As a response to Google’s announced ad policy change for publishers on April 26, created in accordance with the European Union’s General Data Protection Regulation (GDPR) that goes into effect May 25, four publishing trade groups released a letter addressed to Sundar Pichai, Google CEO, that criticizes the demands placed on publishers as well as the lack of information provided by the company in their policy change.
Top executives from Digital Content Next, European Publishers Council, News Media Alliance and News Media Association, representing publishers like Hearst, Condé Nast and National Geographic, expressed the concerns they share about the regulations placed on publishers who wish to continue using Google’s advertising services in the European Union. The three areas highlighted in the letter that pose the most concern and create uncertainty for the trade groups are Google’s Controller Terms, responsibility of obtaining legal consent, and the complete placement of liability of said consent on the publisher and not on Google.
While the letter includes a variety of grievances, most can be related back to this initial one posed in the third paragraph of the letter:
As the major provider of digital advertising services to publishers, we find it especially troubling that you would wait until the last-minute before the GDPR comes into force to announce these terms as publishers have now little time to assess the legality or fairness of your proposal and how best to consider its impact on their own GDPR compliance plans which have been underway for a long time.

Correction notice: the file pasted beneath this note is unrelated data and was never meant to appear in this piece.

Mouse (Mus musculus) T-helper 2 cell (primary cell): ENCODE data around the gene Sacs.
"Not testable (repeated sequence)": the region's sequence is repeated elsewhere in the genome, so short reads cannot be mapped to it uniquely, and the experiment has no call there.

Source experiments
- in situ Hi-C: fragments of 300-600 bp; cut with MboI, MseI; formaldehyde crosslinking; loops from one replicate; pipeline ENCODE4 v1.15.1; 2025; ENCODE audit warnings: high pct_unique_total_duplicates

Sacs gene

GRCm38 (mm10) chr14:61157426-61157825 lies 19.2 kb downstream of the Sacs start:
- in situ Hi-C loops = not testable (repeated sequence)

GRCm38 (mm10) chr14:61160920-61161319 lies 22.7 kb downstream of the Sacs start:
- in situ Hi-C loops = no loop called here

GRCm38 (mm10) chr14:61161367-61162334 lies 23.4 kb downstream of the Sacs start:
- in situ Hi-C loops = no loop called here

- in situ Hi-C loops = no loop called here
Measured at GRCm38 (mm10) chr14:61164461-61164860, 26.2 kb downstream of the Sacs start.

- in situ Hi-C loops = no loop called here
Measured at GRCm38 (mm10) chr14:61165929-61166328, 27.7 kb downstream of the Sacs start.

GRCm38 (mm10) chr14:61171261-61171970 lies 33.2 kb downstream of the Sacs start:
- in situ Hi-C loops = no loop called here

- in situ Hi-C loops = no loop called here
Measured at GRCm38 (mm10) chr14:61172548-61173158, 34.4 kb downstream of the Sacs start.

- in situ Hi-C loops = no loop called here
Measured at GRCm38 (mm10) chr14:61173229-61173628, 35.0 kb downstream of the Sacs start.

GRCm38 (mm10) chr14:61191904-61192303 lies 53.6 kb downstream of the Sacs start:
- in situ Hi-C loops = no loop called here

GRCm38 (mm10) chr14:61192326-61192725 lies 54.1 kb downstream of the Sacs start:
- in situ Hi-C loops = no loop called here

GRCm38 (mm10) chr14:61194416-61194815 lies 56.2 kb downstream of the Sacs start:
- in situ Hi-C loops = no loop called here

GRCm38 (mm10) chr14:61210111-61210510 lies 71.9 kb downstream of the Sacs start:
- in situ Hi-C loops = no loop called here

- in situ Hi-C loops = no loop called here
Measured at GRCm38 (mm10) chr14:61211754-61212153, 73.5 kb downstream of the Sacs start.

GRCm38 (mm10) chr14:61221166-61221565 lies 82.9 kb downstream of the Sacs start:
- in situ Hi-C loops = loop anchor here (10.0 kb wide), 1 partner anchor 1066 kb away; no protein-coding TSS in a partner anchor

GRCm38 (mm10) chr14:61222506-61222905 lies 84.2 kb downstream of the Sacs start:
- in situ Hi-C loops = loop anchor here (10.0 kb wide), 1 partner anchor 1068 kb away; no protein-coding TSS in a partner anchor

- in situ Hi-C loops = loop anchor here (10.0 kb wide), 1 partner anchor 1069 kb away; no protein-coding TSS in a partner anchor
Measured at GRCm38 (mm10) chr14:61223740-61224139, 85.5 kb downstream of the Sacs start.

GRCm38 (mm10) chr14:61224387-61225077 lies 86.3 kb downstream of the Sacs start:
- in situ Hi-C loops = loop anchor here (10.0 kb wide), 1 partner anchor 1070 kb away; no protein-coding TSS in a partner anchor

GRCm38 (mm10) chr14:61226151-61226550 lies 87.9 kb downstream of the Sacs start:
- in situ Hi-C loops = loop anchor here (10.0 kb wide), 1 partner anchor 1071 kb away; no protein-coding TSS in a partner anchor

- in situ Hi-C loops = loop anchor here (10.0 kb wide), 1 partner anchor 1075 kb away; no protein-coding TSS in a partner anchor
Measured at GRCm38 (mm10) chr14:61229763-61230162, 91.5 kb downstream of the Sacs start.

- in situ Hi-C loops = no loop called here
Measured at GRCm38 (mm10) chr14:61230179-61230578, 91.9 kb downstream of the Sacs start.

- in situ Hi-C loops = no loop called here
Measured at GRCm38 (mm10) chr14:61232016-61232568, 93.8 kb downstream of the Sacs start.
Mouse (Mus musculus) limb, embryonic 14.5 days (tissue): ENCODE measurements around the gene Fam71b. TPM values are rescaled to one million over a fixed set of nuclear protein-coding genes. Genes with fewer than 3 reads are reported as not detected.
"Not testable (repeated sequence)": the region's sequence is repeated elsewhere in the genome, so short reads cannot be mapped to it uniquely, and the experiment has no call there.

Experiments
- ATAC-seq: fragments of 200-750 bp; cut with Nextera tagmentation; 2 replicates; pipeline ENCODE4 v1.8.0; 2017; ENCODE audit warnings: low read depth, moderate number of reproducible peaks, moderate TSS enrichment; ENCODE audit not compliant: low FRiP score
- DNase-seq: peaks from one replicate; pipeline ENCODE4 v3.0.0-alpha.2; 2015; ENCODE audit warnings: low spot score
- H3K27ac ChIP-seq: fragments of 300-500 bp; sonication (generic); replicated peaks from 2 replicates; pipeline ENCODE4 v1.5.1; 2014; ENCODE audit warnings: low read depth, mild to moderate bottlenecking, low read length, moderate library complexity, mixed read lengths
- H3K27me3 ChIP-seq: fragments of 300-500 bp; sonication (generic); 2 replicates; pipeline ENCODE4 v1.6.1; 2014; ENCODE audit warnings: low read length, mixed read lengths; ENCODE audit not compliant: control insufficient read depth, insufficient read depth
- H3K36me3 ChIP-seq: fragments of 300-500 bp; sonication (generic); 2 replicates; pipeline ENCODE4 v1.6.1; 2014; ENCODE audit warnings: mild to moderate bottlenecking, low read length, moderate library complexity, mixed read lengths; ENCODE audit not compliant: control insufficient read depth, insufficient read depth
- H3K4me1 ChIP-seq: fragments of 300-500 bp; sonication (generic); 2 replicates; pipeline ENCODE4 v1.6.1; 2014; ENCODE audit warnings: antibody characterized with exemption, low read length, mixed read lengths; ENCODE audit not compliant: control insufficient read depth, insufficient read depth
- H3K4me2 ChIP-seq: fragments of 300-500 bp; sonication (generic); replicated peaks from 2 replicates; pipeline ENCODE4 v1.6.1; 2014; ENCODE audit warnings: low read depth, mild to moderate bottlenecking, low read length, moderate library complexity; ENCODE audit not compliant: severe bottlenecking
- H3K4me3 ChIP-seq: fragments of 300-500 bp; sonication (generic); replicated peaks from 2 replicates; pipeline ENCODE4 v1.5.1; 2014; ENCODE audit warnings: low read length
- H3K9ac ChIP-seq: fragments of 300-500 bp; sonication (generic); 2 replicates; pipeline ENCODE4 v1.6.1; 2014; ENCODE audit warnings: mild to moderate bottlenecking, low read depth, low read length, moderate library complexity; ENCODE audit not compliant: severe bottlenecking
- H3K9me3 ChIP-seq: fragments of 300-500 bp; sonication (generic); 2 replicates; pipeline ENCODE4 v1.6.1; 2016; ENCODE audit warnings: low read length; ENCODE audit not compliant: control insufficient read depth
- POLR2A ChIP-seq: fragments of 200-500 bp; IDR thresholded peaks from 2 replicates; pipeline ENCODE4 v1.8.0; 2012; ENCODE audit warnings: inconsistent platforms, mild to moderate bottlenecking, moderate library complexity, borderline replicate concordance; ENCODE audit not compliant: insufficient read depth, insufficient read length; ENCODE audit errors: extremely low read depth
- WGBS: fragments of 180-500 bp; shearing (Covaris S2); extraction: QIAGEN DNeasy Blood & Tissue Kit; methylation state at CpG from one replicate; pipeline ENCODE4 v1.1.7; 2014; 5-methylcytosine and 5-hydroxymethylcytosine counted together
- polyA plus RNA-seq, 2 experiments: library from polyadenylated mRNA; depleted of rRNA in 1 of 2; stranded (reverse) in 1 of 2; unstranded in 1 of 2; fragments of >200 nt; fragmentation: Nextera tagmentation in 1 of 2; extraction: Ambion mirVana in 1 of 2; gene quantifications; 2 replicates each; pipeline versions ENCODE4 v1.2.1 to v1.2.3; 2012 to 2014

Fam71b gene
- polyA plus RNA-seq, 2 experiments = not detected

Such assessments from publishers include the dissatisfaction with the company’s insistence that publishers must share any customer data with Google and are responsible for getting consent from users for this data on Google’s behalf, without disclosing how the company plans on using the information.
“Placing the full burden of obtaining new consent on the publisher is untenable without providing the publisher with the specific information needed to provide sufficient transparency or to obtain the requisite specific, granular, and informed consent under the GDPR,” the groups say in the letter. They go on to demand that in order for them to abide by these rules, Google must provide publishers with “detailed information for each use of the personal data for which you want publishers to ask for legally valid consent and model language to obtain consent for your activities.”
Furthermore, the fines placed on publishers who are unable to obtain consent on Google’s behalf stand universally at the price of $25 million or four percent of global turnover for the previous financial year, whichever is the higher amount.
“Given that your now-changed terms are incorporated by reference into many contracts under which publishers indemnify Google, these terms could result in publishers indemnifying Google for potentially ruinous fines,” reads the letter. The groups state after this that the “take it or leave it” approach within Google’s proposal is disproportionate and should be taken on in a case-by-case basis with each publisher.
The letter concludes with a series of questions from the trade publishers that are meant to clear up some of the previously addressed uncertainties from the company’s ad policy change. Questions include:
- What specific activities does Google undertake that would make it a “controller” under the GDPR?
- With regard to any of Google’s services used by publishers, will you be explicit about the purposes for which Google requires consent from end users?
- How would a publisher use your services to serve advertising without triggering the need for obtaining consumer consent?